Offices & Services > Office of Sustainability



Deborah Steinberg

2 East South Street

Galesburg, IL 61401-4999



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A handicap parking space on Cherry Street outside of George Davis Hall.

Knox College is taking the first steps to reducing its carbon impact, which involves evaluating the college's greenhouse gas (ghg) emissions and making changes to reduce energy-heavy activities. The Inventory of U.S. Greenhouse Gas Emissions and Sinks: 1990-2014 found that the three largest sectors for emissions were from Electricity (30%), Transportation (26%), and Industry (21%). The EPA estimates that around 40% of the total energy consumed in the United States, is used to generate electricity, making electricity use an important part of Knox's energy footprint.

Renewable Energy Certificates (RECs)

One way to reduce the impact of electricity generation is the use of renewable energy. This refers to electricity that was generated using fuel sources that restore themselves over short periods of time and do not diminish. This includes sun, wind, moving water, organic plant and waste material (biomass), and the earth's heat (geothermal). Producers of electricity using renewable energy can issue RECs, which allow the owner of the REC to claim the environmental and social benefits of this energy source.

Knox has shown its commitment to renewable energy and participates in the REC market. Currently Knox can attribute 125% of its electricity use to wind power generated in the Midwest.

Based on this commitment, Knox is a part of EPA's Green Power Partnership. The Green Power Partnership is a voluntary program that encourages organizations to use green power as a way to reduce the environmental impacts associated with conventional electricity use.

LEED Buildings

The renovation of Alumni Hall, completed in 2014, was awarded Gold certification from the United States Green Building Council, under its LEED (Leadership in Energy and Environmental Design) rating system. Though LEED focuses on design, construction, and operation of high-performance green buildings, there is an emphasis on the energy category. Alumni Hall earned 26 out of a possible 35 credits in the Energy & Atmosphere section of the rating system. This means that almost half of the credits needed to attain the Gold level can be attributed to energy-efficient choices.

LEED certification is also being pursued for the new Dick and Joan Whitcomb Art Center, with an anticipated completion in fall of 2016. Again, energy-efficiency is an emphasis, but in addition the surrounding grounds will reduce energy demands through green stormwater management with the installation of a meadow of prairie grasses and a rain garden that uses runoff, diverting it before entering the storm drains, to nourish native flowers and shrubs.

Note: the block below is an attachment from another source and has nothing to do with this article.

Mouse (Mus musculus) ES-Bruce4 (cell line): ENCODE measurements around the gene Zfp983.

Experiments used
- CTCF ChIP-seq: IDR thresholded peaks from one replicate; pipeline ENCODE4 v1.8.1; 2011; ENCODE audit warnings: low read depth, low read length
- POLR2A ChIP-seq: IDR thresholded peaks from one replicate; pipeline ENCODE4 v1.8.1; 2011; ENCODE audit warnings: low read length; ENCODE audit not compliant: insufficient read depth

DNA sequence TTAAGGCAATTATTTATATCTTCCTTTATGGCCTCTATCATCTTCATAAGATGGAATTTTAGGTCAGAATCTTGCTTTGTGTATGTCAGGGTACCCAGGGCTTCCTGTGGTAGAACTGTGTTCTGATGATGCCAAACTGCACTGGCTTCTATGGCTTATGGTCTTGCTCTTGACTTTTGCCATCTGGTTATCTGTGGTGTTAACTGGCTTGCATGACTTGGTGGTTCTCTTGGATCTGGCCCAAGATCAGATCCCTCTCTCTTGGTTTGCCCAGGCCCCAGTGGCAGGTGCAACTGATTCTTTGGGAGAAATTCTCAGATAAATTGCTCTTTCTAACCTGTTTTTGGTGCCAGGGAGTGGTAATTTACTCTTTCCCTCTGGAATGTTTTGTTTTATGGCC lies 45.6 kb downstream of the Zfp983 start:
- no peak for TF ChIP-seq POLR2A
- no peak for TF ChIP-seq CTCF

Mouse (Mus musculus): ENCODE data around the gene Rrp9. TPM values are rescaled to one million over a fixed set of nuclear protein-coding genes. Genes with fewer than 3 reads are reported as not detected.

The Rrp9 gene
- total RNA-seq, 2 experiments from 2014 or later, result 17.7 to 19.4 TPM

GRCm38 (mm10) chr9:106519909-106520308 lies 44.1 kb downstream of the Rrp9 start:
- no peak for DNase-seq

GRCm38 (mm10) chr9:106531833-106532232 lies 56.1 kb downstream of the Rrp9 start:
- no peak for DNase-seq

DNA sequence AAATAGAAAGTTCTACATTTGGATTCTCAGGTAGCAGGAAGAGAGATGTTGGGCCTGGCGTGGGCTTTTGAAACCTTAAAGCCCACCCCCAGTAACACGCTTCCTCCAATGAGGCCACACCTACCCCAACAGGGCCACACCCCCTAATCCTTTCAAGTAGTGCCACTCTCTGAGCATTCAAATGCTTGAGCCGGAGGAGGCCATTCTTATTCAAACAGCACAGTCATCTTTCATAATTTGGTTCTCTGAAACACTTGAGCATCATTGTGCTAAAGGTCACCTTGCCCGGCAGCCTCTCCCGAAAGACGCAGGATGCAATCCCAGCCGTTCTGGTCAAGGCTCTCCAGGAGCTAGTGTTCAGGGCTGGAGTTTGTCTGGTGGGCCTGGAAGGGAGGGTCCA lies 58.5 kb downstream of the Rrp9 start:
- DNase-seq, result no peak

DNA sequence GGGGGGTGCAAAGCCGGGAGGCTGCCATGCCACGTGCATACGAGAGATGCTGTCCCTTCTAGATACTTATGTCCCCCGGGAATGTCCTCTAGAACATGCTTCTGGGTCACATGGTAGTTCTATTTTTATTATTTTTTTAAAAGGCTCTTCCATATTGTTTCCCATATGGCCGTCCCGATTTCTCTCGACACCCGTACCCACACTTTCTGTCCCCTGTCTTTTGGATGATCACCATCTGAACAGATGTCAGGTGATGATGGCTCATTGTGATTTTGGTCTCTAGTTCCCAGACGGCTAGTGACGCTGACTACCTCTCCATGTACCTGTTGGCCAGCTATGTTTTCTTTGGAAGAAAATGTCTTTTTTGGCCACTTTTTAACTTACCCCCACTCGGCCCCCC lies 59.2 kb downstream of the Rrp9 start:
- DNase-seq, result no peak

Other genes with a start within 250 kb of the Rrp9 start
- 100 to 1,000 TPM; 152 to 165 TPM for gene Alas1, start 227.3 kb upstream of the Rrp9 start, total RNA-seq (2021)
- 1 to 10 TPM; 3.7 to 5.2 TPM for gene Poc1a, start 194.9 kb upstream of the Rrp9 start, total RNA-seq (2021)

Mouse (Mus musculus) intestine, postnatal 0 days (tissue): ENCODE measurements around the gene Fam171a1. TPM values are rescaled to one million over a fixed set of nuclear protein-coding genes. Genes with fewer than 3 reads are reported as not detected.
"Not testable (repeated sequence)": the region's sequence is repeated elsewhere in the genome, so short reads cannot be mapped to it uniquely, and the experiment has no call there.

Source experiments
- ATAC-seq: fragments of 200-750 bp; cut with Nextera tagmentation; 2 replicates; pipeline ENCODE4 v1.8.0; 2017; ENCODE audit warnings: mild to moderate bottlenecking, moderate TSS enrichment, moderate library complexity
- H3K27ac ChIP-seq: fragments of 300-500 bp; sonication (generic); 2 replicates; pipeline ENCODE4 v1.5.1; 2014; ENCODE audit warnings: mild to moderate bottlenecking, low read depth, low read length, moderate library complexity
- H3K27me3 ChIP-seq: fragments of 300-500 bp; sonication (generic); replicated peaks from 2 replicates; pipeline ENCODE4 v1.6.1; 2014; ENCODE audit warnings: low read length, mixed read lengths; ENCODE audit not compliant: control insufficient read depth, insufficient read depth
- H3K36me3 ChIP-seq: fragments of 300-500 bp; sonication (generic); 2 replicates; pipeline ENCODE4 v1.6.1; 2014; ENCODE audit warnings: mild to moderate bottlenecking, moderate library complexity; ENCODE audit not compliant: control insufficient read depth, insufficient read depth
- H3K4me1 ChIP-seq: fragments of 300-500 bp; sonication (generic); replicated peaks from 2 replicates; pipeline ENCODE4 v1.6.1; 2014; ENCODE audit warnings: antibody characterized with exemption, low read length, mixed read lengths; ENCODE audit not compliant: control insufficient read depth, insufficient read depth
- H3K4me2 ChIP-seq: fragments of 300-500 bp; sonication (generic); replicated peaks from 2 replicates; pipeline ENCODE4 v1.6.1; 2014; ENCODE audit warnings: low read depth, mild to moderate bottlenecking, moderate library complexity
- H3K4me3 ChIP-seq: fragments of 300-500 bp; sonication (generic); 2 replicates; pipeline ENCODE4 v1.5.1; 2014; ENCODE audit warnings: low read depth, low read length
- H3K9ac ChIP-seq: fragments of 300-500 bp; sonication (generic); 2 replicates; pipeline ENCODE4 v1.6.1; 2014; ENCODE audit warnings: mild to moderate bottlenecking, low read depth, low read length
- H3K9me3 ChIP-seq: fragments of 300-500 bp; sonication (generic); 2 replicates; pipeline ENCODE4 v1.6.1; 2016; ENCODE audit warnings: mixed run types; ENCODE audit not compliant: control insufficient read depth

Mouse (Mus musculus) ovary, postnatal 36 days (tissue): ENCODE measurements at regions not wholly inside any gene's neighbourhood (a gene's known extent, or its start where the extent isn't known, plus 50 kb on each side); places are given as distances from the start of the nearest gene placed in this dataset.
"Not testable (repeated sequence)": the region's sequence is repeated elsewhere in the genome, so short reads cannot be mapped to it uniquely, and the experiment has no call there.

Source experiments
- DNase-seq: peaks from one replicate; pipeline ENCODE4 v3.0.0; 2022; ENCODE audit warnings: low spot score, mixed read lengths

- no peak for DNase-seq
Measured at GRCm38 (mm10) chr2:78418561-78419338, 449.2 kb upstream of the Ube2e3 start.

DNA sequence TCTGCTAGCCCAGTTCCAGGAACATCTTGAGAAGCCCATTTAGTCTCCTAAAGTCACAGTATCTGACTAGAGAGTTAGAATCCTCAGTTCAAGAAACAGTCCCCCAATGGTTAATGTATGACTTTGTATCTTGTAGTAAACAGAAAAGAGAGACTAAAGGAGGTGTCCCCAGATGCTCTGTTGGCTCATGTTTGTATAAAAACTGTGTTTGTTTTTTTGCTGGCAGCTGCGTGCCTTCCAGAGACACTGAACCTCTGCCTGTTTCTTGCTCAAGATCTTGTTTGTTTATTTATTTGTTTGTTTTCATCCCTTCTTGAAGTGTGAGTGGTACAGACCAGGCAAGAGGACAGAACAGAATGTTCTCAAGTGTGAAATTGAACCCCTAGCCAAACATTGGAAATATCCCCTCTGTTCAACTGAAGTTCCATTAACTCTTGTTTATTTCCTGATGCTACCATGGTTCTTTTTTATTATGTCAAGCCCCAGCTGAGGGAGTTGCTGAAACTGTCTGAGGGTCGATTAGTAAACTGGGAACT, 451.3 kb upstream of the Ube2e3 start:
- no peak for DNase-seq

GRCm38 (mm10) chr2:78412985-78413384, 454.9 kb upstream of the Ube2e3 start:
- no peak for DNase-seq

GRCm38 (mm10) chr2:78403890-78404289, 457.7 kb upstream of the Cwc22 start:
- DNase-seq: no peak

What Can I Do?

Five simple things you can do to reduce the energy you use on a daily basis:

  1. Turn off your computer monitor. If you are stepping away from the computer for more than 20 minutes, put it to sleep or shut off the monitor. If you will be gone for over two hours, turn off both the CPU and monitor.
  2. Choose the right bulb. LED bulbs use up to 85 percent less energy to deliver the same amount of light as incandescents. They also last about 25 times longer than traditional incandescent bulbs. LED bulbs contain no mercury, so don't pose the additional hazards of CFL bulbs.
  3. Eliminate vampire power: unplug idle electronics. Nearly one-quarter of home energy use is consumed by "vampires"-devices and appliances that suck up electricity even when switched off. Unplug electronic devices like televisions, microwaves, scanners, and printers, which use standby power, even when off. Or use a power strip to turn all devices off at once. Flipping the switch on your power strip has the same effect as unplugging each socket from the wall, preventing phantom energy loss.
  4. Hang your clothes to dry. According to the Natural Resources Defense Council (NRDC) the clothes dryer is one of the largest energy users in the home, often consuming as much as a new refrigerator, dishwasher, and clothes washer combined. A simple solution is to air-dry your clothes. Many of the laundry rooms on campus have drying racks or string a line in your room.
  5. Turn off the lights. Simply remembering to turn off the lights when you are leaving a room!

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Printed on Tuesday, November 21, 2017

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